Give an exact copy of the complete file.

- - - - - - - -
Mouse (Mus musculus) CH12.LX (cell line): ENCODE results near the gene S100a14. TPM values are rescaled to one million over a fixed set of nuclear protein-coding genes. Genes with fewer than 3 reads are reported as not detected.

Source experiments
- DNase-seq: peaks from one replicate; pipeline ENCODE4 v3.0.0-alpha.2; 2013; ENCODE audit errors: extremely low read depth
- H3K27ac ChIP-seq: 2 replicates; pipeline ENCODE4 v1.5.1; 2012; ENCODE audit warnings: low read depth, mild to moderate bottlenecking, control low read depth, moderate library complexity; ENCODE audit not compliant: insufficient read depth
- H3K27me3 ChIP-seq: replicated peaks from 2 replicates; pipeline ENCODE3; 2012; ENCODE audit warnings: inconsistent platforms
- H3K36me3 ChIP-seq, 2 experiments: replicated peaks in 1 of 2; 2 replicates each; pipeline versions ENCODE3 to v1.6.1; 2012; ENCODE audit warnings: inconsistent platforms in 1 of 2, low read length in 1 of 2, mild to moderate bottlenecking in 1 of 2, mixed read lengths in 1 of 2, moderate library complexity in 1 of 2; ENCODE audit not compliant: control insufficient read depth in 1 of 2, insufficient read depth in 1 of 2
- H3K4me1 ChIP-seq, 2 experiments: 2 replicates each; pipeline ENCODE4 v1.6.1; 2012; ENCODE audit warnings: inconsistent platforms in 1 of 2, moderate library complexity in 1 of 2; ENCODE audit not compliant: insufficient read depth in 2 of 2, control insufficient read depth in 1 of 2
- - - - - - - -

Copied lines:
Mouse (Mus musculus) CH12.LX (cell line): ENCODE results near the gene S100a14. TPM values are rescaled to one million over a fixed set of nuclear protein-coding genes. Genes with fewer than 3 reads are reported as not detected.

Source experiments
- DNase-seq: peaks from one replicate; pipeline ENCODE4 v3.0.0-alpha.2; 2013; ENCODE audit errors: extremely low read depth
- H3K27ac ChIP-seq: 2 replicates; pipeline ENCODE4 v1.5.1; 2012; ENCODE audit warnings: low read depth, mild to moderate bottlenecking, control low read depth, moderate library complexity; ENCODE audit not compliant: insufficient read depth
- H3K27me3 ChIP-seq: replicated peaks from 2 replicates; pipeline ENCODE3; 2012; ENCODE audit warnings: inconsistent platforms
- H3K36me3 ChIP-seq, 2 experiments: replicated peaks in 1 of 2; 2 replicates each; pipeline versions ENCODE3 to v1.6.1; 2012; ENCODE audit warnings: inconsistent platforms in 1 of 2, low read length in 1 of 2, mild to moderate bottlenecking in 1 of 2, mixed read lengths in 1 of 2, moderate library complexity in 1 of 2; ENCODE audit not compliant: control insufficient read depth in 1 of 2, insufficient read depth in 1 of 2
- H3K4me1 ChIP-seq, 2 experiments: 2 replicates each; pipeline ENCODE4 v1.6.1; 2012; ENCODE audit warnings: inconsistent platforms in 1 of 2, moderate library complexity in 1 of 2; ENCODE audit not compliant: insufficient read depth in 2 of 2, control insufficient read depth in 1 of 2